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President Joe Biden signed an executive order on Thursday requiring air passengers wear masks.
Airports and commercial aircraft are included, as well as other modes of transport including trains.
New testing requirements to enter the US from abroad are also being reviewed.
President Joe Biden on Thursday signed an executive order mandating mask-wearing on most forms of domestic travel in the first act of federal intervention on social distancing in the skies during the pandemic.
The "executive order on promoting COVID-19 safety in domestic and international travel" requires masks to be worn by the public while in airports or on commercial aircraft, trains, public maritime vessels including ferries, intercity bus services, and all forms of public transportation.
All 11 major US airlines and Amtrak currently require masks, but the order gives federal backing to enforce the rule.
"Accordingly, to save lives and allow all Americans, including the millions of people employed in the transportation industry, to travel and work safely, it is the policy of my Administration to implement these public health measures consistent with CDC guidelines on public modes of transportation and at ports of entry to the United States," Biden's executive order reads.
Biden also signed an executive order on Wednesday mandating Centers for Disease Control and Prevention guidelines be followed for mask-wearing while in federal buildings or on federal lands.
"CDC recommends that people wear masks in public settings, like on public and mass transportation, at events and gatherings, and anywhere they will be around other people," the public health agency's website says.
The move comes as individual airlines have already banned over 2,500 passengers for mask non-compliance since the spring. Delta Air Lines and United Airlines have banned nearly 1,500 passengers combined as of mid-January for refusing to mask up while flying, with more being added each day as some flyers attempt to flout the rule.
For airlines, a key factor for enforcing the policy is maintaining an already fragile recovery that's still seeing less than one million daily passengers on most days, according to Transportation Security Administration data. An in-flight outbreak could worsen fears of proximity spread onboard airliners and destroy the gradual gains made since March.
The effectiveness of mask-wearing policies has also encouraged airlines to ditch seat-blocking policies, confident in onboard high-efficiency particulate air systems. Delta is currently the only airline still blocking middle seats in economy while the rest have resorted to filling planes.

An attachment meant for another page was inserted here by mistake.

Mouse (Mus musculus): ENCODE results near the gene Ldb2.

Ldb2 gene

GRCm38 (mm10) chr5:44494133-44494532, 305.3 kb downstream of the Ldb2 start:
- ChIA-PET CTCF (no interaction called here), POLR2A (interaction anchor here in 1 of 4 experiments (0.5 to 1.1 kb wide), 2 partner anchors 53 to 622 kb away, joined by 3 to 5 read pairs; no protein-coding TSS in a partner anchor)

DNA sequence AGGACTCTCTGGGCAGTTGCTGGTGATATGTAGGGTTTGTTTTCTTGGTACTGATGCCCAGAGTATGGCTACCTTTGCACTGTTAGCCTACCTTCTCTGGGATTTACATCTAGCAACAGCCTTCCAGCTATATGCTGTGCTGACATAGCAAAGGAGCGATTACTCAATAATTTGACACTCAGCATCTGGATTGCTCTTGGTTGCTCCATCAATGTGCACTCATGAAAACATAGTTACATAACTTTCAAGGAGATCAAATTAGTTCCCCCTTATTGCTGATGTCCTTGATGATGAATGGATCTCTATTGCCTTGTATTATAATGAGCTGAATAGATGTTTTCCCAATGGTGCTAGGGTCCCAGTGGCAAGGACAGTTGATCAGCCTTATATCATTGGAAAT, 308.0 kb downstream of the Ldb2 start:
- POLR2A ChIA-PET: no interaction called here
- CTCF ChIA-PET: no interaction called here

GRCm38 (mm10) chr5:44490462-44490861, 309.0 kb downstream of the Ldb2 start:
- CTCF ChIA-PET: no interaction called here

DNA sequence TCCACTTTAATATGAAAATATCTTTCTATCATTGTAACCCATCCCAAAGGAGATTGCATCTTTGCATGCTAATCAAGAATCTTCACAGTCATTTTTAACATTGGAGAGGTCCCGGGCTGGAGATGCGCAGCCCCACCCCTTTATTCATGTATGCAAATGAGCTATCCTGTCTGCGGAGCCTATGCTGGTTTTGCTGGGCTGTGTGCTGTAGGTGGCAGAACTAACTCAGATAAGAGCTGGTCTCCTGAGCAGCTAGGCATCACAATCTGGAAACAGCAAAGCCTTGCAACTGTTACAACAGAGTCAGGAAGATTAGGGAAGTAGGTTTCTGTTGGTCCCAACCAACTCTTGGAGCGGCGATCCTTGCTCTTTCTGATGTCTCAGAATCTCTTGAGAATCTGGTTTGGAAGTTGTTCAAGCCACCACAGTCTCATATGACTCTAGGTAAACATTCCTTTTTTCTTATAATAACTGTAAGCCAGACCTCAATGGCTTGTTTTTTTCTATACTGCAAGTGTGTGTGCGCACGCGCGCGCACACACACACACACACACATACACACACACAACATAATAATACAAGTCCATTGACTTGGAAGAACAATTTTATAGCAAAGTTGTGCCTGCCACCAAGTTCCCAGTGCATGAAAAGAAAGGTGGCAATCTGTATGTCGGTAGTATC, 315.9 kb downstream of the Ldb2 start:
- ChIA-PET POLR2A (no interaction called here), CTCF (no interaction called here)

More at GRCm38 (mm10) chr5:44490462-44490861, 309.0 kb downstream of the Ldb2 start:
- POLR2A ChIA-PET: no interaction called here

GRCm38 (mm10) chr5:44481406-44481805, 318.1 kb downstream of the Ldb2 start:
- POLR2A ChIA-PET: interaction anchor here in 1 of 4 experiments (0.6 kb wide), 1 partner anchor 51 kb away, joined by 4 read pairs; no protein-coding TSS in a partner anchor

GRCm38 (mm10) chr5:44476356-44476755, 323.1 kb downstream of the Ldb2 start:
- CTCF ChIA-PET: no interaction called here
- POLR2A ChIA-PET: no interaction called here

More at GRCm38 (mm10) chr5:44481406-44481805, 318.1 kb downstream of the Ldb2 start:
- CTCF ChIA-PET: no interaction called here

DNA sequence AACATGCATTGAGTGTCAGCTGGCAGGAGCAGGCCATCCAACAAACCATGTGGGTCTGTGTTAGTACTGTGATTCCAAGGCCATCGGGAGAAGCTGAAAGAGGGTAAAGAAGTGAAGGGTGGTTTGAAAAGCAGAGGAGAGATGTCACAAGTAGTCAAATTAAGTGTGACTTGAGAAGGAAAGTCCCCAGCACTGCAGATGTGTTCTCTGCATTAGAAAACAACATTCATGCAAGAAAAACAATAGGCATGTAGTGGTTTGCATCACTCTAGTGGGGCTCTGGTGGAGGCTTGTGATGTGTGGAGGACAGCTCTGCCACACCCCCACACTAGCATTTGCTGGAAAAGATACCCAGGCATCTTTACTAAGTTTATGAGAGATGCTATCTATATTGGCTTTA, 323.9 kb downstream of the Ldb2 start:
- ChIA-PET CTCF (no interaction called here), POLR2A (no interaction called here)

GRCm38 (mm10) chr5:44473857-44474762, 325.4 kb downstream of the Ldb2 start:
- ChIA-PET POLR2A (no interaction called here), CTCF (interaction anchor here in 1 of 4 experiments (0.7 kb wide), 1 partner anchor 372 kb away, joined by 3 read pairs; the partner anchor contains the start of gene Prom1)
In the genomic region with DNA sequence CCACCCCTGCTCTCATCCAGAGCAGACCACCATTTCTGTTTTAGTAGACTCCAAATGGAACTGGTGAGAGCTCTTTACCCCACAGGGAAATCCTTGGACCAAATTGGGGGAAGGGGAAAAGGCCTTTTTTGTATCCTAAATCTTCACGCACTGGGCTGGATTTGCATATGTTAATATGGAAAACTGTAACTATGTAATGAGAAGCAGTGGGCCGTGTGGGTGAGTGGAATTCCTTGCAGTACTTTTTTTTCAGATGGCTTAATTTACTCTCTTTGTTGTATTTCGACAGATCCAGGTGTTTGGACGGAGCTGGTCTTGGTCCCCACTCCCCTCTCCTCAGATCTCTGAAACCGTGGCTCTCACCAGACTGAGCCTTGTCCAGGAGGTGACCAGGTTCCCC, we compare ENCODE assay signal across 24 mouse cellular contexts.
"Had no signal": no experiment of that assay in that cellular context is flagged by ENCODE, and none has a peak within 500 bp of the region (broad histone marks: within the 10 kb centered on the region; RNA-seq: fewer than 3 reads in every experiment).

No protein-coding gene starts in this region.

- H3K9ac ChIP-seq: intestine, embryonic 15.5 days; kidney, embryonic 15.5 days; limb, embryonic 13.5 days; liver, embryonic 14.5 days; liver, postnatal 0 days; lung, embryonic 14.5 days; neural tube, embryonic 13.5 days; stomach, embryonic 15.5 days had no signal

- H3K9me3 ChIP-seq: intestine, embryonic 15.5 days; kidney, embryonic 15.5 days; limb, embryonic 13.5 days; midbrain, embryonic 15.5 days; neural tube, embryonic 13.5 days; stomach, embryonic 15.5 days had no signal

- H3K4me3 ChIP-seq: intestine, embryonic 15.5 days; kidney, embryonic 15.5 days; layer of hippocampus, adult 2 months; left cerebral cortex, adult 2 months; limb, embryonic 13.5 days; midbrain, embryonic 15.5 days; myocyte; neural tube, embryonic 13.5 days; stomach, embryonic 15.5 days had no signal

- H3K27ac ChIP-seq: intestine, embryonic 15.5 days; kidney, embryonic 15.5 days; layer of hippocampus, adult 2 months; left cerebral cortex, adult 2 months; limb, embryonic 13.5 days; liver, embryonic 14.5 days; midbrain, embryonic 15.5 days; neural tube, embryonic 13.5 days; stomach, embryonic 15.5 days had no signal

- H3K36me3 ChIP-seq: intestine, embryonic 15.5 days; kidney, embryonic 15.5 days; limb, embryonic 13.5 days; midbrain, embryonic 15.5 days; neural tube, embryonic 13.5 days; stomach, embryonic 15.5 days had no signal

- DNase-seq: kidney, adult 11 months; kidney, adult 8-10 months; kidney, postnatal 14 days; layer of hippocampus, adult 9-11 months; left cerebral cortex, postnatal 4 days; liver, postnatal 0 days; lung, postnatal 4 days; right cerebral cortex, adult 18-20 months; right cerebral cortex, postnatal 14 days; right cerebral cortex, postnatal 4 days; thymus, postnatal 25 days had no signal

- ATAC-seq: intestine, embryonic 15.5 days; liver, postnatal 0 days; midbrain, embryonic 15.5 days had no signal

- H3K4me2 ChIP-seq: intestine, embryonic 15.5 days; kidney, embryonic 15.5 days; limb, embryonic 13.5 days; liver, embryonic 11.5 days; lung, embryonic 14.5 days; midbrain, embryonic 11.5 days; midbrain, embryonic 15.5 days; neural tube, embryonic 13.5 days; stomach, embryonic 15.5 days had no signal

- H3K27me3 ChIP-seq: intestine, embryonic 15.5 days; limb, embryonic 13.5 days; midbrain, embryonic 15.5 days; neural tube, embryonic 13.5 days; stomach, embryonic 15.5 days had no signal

The days following the US Capitol riots saw an increase in unmasked flyers, with United banning around 60 passengers the week of January 4 alone, a spokesperson told Insider. Passengers with a medical condition can request an exemption to the rule and masks can be taken off when actively eating or drinking.
The order also solidifies a new CDC policy that requires international arrivals in the US to present a negative COVID-19 test to be granted entry. Starting January 26, the State Department says that flyers must have a negative COVID-19 test taken within three calendar days prior to their departure, or proof of recovery within the past 90 days, to be verified by airlines before boarding.
Biden called upon the Secretaries of Health and Human Services, Transportation, and Homeland Security to review the policy within 14 days and determine the next step moving forward. The agencies will judge which types of COVID-19 tests qualify, the timing of the tests, how travelers can present proof of the test, and testing alternatives including mandatory self-quarantine.
Also being called into consideration is testing immediately before departure, a policy that was recently enacted in the Netherlands, where inbound travelers must present a negative rapid test taken within four hours of departure effective January 23. The Dutch policy is intended to restrict international travel, so much so that KLM Royal Dutch Airlines canceled all of its long-haul international flights in response.
This mandate might not be the last federally backed social-distancing effort for travel, as the order also advises the Secretary of Transportation and Secretary of Homeland Security to make recommendations on "how their respective agencies may impose additional public health measures for domestic travel."
Read the original article on Business Insider